On September 28, two of the nation’s largest and most influential business groups filed a lawsuit against the Consumer Financial Protection Bureau (CFPB) and its director, Rohit Chopra. The action aims to prevent the CFPB from using its existing authority to protect consumers from racial discrimination when seeking mortgages, auto loans, credit cards, bank accounts, or other financial services
Leading the lawsuit are the U.S. Chamber of Commerce, a lobby group for more than three million businesses across the country, and the American Bankers Association’s over 4,000 banks and trust companies. Additional co-plaintiffs include: the Consumer Bankers Association, Texas Association of Business, and the Independent Bankers Association of Texas.
The lawsuit argues that when the CFPB conducts its regular exams of big banks and other financial institutions, it does not have the authority to look for discrimination – based on race, religion, and other personal characteristics – that is illegal under the prohibition on unfair, deceptive, and abusive practices.
“The CFPB is pursuing an ideological agenda that goes well beyond what is authorized by law and the chamber will not hesitate to hold them accountable,” U.S. Chamber Executive Vice President and Chief Policy Officer Neil Bradley said in a statement.
But federal laws – not ideology – are the framework for the CFPB’s anti-discrimination work.
Discrimination in housing and lending more broadly were outlawed by 1968’s Fair Housing Act and 1974’s Equal Credit Opportunity Act (ECOA). Enforcing these laws is essential for fairness.
At the same time, illegal financial discrimination is pervasive, and some exist beyond the parameters of these fair lending laws that have traditionally been the focus of regulators. For example, the Student Borrower Protection Center has pointed to debt collection, predatory for-profit colleges, reporting credit information, and financial advice scams as markets where discriminatory acts or practices may not be covered by laws focused on the extension of credit, but that constitute unlawful financial discrimination nonetheless.
“When a person is denied access to a bank account because of their religion or race, this is unambiguously unfair,” CFPB, Chopra said in a statement announcing the bureau would start looking for unlawful non-credit financial discrimination.
In a blog post, CFPB officials in charge of supervision and enforcement wrote, “[w]hen people of color suffer racist conduct in the financial marketplace, it can cause substantial monetary and non-monetary harms.”
Consumer groups had strong reactions to the business groups’ lawsuit, saying it ignored the impetus for creating a federal financial watchdog: to ensure that financial services firms no longer prey upon unsuspecting consumers – particularly Black and Latino consumers who often were targeted for financial exploitation.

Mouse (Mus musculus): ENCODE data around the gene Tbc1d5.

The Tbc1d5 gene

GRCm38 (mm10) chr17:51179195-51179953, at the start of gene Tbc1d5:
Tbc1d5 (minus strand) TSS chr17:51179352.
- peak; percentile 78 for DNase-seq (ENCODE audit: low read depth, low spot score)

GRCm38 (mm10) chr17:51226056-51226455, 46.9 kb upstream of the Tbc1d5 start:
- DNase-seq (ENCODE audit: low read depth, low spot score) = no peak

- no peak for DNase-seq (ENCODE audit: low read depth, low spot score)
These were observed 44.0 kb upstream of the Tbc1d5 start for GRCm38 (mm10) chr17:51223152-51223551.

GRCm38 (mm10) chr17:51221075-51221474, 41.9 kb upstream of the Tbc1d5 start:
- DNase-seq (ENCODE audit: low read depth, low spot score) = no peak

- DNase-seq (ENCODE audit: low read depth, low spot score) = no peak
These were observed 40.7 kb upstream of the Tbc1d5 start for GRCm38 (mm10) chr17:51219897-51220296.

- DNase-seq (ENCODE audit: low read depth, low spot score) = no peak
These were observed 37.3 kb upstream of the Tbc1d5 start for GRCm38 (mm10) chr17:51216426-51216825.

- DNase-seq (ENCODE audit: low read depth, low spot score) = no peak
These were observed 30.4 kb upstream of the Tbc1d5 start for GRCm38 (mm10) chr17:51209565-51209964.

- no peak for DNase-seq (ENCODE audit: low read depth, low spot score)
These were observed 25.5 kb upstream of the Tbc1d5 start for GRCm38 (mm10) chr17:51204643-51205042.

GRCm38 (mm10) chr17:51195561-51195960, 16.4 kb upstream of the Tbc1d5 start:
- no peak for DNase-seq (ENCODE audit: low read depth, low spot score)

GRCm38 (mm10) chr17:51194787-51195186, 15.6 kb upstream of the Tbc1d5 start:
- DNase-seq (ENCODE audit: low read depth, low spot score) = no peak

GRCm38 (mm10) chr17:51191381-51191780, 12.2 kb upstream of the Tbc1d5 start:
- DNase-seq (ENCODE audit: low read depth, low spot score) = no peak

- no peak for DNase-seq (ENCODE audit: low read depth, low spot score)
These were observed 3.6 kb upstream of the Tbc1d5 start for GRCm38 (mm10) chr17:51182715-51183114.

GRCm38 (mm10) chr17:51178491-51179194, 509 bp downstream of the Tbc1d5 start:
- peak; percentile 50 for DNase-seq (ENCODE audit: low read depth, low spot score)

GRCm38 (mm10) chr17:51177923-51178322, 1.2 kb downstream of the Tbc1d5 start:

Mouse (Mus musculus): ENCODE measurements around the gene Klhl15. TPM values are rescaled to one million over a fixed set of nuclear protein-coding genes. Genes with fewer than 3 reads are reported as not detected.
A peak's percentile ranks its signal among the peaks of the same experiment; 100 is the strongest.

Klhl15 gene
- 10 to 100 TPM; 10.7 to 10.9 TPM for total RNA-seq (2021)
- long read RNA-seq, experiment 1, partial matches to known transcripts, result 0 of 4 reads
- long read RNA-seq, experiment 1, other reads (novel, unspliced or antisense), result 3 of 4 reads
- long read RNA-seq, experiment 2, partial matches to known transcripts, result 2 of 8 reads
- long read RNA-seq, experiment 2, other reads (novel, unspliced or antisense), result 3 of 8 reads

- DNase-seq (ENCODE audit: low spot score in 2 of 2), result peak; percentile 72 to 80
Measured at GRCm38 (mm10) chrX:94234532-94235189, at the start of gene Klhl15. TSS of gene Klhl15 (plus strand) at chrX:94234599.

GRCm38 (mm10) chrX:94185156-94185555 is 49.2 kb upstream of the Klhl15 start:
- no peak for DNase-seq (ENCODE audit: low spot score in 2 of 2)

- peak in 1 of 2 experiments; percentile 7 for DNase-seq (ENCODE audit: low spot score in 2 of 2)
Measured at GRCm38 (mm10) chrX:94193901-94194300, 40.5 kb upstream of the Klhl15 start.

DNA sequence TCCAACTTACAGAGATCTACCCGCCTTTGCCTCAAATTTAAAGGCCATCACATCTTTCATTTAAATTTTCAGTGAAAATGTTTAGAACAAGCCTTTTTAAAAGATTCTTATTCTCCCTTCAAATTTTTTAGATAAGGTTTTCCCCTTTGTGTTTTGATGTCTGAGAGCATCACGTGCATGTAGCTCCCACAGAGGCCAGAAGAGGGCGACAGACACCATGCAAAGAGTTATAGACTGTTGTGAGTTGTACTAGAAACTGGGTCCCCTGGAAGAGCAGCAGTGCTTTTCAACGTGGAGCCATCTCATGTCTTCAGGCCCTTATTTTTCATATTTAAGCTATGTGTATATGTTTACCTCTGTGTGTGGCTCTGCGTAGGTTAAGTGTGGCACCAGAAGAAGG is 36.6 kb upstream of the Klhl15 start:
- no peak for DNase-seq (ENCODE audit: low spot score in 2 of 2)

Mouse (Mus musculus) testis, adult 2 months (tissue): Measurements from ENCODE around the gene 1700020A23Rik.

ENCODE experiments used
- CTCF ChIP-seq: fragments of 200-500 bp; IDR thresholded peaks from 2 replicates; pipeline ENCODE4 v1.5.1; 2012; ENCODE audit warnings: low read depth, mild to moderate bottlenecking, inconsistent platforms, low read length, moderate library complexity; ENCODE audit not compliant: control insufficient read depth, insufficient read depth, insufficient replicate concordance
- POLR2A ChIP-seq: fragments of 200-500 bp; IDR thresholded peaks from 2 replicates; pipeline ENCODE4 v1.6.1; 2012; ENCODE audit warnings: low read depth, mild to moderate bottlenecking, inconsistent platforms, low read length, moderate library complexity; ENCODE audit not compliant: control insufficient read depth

“It is outrageous these trade associations could suggest that discrimination in any financial service is not unfair or abusive or that the CFPB should not be monitoring the financial industry for discrimination wherever it occurs,” said Rich Dubois, executive director of the National Consumer Law Center. He added that “People of color are more likely to be unbanked, to suffer unexplained disparities in credit scores and reports used for purposes beyond credit, and to experience discrimination in multiple areas throughout their financial lives.”
Similarly, Elyse Hicks, consumer policy counsel at Americans for Financial Reform, a broad-based advocacy coalition that includes civil rights and racial justice advocates, also spoke out.
“With this lawsuit, the bank lobby has joined the disgraceful campaign of many groups and politicians that exploit racial grievance to stop the United States from facing up to the very real effects of persistent discrimination,” said Hicks in a statement. “The goal of big banks is simply to avoid having to face up to their own role in the historic wrong of structural racism, and the costs of that to their own bottom lines.”
“The CFPB has clear authority, as the top consumer watchdog, to watch out for discrimination of all kinds in consumer finance, penalize offenders, and correct bank practices,” Hicks concluded.
A multi-agency initiative begun nearly a year ago that included CFPB and the Department of Justice took a similar approach in response to discrimination in financial services.
That effort resulted in a nearly $9 million settlement with Trustmark National Bank, headquartered in Jackson, Miss., for redlining in majority-Black and Latino neighborhoods in the Memphis-Mississippi-Arkansas Metropolitan Statistical Area. The settlement found that Trustmark violated ECOA, the Consumer Financial Protection Act, and the Fair Housing Act.
The settlement included: a $5.5 million civil penalty payable to CFPB and the OCC; the creation of a $3.85 million loan fund targeted to Black and Latino communities; and an additional $600,000 earmarked to underwrite community partnership activities and advertising in underserved communities.
“Trustmark purposely excluded and discriminated against Black and Hispanic communities,” CFPB Chopra said in a statement. “The federal government will be working to rid the market of racist business practices, including those by discriminatory algorithms.”
After 50 years, it is as unfortunate as it is unjust that leading business groups, with this lawsuit, are standing in opposition to fair lending and civil rights.
Charlene Crowell is a senior fellow with the Center for Responsible Lending. She can be reached at Charlene.firstname.lastname@example.org.